Director creates the right ‘Mood’ through style, story
Written by: Melanie McFarland
Published in: Seattle Times on February 16, 2001
Understand that Hong Kong director Wong Kar-wai is obsessed with visuals and style above all else, occasionally at the expense of his scripts. Wong’s artistic sensibility made “Chungking Express” and “Fallen Angels” sleeper hits on the art-house scene. Critics overlooked the interwoven stories’ jarring execution, seduced by frequent camera partner Christopher Doyle’s intoxicating cinematography. But technique failed to save the disastrous “Happy Together,” proving the auteur’s ability to match stunning production values with a cohesive script is erratic at best.
Sometimes he can get away with his aesthetic accentuation, sometimes not. With “In the Mood for Love,” a quiet tale of unrealized yearning with the subdued phrasing of a torch song, he once again succeeds.
“Mood” won the Grand Prix de la Technique at the 2000 Cannes International Film Festival, demonstrating an unconventional combination of cinematography and story at work. It also reunites Wong with “Chungking Express” star Tony Leung (Cannes’ best actor award winner), and Maggie Cheung, whose exquisite face conveys a world of emotion without much effort. Even so, the viewer is tempted to get lost in the film’s ’60s-mod distractions. Amid the stylized sets, props and Cheung’s ravishing form in sleek mandarin dresses, “Mood” relies largely on audience inference to keep the story rolling. Silence, space and challenging shots are the source of this romance’s horsepower, leaving moviegoers to fill in the blanks where exposition is lacking.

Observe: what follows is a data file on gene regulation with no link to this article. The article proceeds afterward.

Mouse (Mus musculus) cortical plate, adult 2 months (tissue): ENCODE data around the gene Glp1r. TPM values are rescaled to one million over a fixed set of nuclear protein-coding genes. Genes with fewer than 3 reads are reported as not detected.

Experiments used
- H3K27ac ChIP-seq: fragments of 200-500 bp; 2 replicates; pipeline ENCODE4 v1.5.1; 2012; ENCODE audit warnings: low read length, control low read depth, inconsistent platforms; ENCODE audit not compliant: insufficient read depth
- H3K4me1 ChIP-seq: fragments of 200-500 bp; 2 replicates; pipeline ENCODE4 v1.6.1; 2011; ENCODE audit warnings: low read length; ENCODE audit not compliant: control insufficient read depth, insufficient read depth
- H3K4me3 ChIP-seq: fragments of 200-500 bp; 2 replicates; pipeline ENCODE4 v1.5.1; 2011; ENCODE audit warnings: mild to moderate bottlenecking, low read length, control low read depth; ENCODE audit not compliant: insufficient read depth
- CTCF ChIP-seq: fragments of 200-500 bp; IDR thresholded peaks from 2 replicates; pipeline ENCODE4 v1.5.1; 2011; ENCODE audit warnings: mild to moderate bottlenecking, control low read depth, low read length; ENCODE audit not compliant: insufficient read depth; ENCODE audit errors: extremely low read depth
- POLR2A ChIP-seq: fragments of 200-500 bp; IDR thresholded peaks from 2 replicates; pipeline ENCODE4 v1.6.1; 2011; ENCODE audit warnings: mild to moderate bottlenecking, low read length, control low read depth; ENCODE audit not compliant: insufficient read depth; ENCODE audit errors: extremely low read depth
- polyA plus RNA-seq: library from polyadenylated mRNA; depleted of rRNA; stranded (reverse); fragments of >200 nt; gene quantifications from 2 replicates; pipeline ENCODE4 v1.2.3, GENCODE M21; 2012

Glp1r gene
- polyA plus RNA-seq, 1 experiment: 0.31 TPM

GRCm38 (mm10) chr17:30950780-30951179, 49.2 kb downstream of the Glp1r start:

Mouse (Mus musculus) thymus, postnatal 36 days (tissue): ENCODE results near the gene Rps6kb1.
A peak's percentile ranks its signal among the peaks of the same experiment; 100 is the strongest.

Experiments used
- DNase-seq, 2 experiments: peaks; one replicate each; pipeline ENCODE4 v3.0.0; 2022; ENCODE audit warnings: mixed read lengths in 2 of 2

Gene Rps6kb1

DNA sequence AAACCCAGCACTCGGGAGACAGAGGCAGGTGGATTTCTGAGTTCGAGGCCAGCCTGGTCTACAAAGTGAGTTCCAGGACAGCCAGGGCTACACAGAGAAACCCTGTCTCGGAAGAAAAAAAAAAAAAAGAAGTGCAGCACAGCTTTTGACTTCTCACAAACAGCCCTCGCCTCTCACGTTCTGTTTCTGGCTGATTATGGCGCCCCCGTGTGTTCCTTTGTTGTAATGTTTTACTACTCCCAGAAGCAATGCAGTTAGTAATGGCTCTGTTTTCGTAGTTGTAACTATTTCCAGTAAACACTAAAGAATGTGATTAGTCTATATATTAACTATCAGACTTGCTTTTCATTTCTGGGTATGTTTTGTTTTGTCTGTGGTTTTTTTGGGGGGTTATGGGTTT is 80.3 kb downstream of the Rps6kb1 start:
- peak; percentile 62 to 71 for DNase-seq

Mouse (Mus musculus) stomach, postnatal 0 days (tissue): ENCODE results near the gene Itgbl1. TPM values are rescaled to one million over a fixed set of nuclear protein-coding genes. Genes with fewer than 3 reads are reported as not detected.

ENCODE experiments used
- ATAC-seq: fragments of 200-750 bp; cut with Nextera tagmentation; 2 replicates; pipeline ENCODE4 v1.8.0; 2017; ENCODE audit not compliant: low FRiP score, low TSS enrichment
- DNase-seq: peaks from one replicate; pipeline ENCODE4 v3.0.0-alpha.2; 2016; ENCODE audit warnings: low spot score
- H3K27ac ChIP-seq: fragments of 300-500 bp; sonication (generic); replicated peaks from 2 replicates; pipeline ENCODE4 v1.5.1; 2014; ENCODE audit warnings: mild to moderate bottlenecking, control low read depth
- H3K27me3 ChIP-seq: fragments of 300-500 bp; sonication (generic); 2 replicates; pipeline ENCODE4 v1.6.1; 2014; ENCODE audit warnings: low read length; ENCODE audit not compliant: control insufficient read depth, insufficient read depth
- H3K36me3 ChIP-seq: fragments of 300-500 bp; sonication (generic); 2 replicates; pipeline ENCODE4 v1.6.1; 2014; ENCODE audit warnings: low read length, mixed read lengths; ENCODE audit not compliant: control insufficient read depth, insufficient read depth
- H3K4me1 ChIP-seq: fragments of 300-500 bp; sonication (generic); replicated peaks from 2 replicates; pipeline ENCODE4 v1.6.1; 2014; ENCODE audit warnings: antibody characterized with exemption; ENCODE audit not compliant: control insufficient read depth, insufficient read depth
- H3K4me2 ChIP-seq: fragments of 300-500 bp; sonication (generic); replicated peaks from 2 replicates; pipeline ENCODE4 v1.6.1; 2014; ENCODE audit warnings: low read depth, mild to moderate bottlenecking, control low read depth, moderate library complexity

It’s a daunting proposition, one that has left a few critics cold. But surrender yourself to Wong’s intentions and the effect, like love at its most heady, is narcotic.
“Mood” is a study of comrades in loneliness. Journalist Chow Mo-wan (Leung) moves in next door to the attractive, reclusive Mrs. Chan (Cheung) on the same day, neither with the help of their respective mates. Both are treading water in absentee marriages; Chow’s wife abandons him for her work, and Chan’s husband is frequently away on business, leaving her with a matriarchal landlady for company. We hear but never see Chan’s husband, and Chow’s wife is only identifiable by rear views of her flirty flip hair-do. Given their cool connection to the story, it’s barely shocking when Chow and Chan realize the wandering spouses are having an affair.
Throughout “Mood,” Wong makes voyeurs of the audience. We peek at the action through mirror reflections, eavesdropping from around corners and down hallways as Chow and Chan’s romance unfurls. It’s a tricky technique, but one that conveys a sense of their impossible predicament.
“Feelings can creep up just like that,” Chow explains to his unattainable lady love, and Wong hopes the audience empathizes. It’s not hard to see that something noticeable but unspoken is hanging in the air between these two and, to paraphrase an old standard, if it isn’t love, it’s the best they can do. Locked in the gazes of both neighbors and the audience, Chow and Chan aren’t free to consummate their desires. Rather, they role-play the missing parts of one another’s marriages in a secret, painfully beautiful dance as a mournful Nat King Cole soundtrack swells in the background.
A small drawback in “Mood” doesn’t strike until the end, when the film unduly picks up the pace. Variety assigned the blame to Wong’s rush to complete “Mood” in time for Cannes, supposedly filming the closing scenes mere days before the festival opened. Whatever the case may be, one senses the rush. But, as the lovers find in their situation, it barely matters in the larger scheme of things.